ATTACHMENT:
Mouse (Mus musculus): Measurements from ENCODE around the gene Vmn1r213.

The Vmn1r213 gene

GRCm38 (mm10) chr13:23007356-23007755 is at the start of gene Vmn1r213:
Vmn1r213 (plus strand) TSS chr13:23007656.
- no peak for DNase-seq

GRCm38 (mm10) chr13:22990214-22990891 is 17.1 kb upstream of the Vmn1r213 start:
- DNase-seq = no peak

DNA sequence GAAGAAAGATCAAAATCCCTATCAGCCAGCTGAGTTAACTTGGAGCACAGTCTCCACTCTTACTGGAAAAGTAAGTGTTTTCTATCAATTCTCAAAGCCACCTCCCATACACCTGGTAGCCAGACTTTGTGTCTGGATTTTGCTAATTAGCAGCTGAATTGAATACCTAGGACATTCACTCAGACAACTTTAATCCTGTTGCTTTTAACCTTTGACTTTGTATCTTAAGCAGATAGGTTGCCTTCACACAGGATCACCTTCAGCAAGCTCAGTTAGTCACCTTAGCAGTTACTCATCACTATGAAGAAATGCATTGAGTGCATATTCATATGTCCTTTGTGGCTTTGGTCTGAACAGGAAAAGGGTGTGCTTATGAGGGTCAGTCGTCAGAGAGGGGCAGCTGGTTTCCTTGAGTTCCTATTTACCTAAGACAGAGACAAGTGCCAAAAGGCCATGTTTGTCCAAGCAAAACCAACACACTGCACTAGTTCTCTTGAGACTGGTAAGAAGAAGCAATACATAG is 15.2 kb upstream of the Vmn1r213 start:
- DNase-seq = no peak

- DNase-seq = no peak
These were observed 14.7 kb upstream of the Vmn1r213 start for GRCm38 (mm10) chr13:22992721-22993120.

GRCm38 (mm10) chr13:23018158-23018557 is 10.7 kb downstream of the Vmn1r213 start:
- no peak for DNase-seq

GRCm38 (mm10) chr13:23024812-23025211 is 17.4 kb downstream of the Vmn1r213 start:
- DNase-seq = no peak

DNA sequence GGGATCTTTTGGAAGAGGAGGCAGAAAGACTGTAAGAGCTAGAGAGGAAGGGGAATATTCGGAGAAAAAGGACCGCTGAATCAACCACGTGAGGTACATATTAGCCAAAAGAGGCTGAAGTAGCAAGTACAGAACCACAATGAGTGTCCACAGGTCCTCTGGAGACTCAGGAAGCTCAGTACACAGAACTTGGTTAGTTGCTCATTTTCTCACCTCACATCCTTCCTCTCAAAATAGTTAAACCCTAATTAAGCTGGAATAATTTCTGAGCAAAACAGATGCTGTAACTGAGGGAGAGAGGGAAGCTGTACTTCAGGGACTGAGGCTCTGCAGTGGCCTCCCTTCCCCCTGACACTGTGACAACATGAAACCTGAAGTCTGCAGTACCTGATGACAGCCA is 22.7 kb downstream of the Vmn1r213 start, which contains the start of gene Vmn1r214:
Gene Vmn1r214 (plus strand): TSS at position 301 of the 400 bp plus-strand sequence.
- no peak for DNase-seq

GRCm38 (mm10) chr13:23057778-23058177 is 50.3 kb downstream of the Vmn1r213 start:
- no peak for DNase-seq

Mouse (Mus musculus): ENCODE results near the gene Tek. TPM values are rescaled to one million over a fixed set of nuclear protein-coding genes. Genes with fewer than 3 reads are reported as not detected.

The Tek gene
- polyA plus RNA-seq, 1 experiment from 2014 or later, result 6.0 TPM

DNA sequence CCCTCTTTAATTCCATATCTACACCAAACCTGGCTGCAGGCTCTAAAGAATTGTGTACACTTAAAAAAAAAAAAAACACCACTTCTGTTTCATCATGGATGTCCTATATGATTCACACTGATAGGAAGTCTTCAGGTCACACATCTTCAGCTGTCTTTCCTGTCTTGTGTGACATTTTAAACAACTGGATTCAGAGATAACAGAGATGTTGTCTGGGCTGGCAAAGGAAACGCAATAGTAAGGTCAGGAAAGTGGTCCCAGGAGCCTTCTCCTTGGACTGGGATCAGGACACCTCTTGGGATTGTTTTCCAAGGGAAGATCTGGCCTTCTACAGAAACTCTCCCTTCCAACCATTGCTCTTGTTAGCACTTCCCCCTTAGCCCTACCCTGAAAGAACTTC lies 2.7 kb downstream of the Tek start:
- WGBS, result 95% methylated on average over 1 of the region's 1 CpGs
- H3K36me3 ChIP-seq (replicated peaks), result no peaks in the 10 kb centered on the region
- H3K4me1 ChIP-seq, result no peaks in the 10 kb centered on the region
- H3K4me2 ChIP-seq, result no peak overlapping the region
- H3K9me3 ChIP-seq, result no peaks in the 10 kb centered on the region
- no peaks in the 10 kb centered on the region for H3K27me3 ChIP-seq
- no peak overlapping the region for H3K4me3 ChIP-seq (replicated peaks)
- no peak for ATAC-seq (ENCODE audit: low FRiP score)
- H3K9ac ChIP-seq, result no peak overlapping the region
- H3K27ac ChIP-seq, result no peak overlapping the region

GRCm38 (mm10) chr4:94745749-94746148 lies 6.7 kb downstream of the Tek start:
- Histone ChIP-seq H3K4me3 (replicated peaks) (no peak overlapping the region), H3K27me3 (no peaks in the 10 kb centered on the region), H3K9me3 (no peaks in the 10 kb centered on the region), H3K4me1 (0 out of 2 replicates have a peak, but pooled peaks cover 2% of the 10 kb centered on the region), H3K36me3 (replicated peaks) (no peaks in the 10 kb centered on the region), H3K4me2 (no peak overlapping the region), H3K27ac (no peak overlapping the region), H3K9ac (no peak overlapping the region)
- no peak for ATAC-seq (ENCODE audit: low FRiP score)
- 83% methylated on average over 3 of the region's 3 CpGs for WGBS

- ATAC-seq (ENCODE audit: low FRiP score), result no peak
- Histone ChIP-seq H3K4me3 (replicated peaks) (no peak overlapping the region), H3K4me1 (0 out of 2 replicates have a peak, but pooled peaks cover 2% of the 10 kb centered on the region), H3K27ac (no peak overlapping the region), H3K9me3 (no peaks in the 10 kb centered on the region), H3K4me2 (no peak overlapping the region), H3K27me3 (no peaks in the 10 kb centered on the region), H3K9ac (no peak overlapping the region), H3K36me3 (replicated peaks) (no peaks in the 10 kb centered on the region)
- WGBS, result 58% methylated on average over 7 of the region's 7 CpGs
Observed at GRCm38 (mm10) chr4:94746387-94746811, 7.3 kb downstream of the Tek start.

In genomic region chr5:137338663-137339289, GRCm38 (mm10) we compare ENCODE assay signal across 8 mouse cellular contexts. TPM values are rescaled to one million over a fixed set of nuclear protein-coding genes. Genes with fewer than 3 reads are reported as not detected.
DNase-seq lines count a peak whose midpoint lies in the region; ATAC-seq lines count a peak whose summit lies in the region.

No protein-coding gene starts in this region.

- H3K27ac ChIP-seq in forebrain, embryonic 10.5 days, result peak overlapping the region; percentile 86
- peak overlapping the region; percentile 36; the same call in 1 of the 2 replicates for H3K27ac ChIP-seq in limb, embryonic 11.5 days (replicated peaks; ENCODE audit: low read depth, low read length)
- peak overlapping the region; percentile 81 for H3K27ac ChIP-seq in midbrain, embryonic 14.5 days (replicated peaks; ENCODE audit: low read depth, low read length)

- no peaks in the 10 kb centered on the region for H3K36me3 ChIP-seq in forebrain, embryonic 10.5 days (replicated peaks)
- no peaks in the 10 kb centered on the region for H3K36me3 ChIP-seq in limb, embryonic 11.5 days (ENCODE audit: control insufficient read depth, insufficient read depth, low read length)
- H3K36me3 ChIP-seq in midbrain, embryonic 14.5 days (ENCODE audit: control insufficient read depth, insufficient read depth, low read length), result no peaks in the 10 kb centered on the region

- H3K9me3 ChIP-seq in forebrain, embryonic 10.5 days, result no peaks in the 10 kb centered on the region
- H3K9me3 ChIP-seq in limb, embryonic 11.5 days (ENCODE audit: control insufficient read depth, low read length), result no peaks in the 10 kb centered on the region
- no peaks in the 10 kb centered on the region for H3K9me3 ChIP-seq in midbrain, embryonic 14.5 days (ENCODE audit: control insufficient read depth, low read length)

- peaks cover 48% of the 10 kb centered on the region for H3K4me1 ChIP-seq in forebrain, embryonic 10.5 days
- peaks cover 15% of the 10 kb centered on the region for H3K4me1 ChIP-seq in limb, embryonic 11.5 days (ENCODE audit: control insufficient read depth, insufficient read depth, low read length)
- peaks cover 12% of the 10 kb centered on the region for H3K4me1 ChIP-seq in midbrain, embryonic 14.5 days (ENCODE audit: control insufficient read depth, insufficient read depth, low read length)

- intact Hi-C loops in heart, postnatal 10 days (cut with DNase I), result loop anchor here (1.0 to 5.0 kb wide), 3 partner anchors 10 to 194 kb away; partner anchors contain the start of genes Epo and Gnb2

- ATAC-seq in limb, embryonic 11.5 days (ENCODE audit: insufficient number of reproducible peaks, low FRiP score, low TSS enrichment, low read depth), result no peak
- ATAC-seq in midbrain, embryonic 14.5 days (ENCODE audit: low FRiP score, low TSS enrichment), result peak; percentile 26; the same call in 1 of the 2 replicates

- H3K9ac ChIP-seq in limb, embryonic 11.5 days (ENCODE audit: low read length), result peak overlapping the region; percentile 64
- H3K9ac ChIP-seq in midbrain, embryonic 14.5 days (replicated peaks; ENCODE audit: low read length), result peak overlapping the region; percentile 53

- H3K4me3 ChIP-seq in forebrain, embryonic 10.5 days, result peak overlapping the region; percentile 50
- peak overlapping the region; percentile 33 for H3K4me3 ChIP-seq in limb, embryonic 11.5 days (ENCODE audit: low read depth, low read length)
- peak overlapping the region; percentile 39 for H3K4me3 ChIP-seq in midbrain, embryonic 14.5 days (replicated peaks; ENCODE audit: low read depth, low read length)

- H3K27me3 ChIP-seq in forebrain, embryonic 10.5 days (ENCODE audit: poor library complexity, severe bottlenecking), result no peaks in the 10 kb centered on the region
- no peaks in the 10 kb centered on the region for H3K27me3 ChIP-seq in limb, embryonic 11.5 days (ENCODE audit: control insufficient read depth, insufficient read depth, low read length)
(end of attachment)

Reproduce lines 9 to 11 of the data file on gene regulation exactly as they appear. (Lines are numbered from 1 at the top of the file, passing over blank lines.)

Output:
- DNase-seq = no peak

- DNase-seq = no peak
These were observed 14.7 kb upstream of the Vmn1r213 start for GRCm38 (mm10) chr13:22992721-22993120.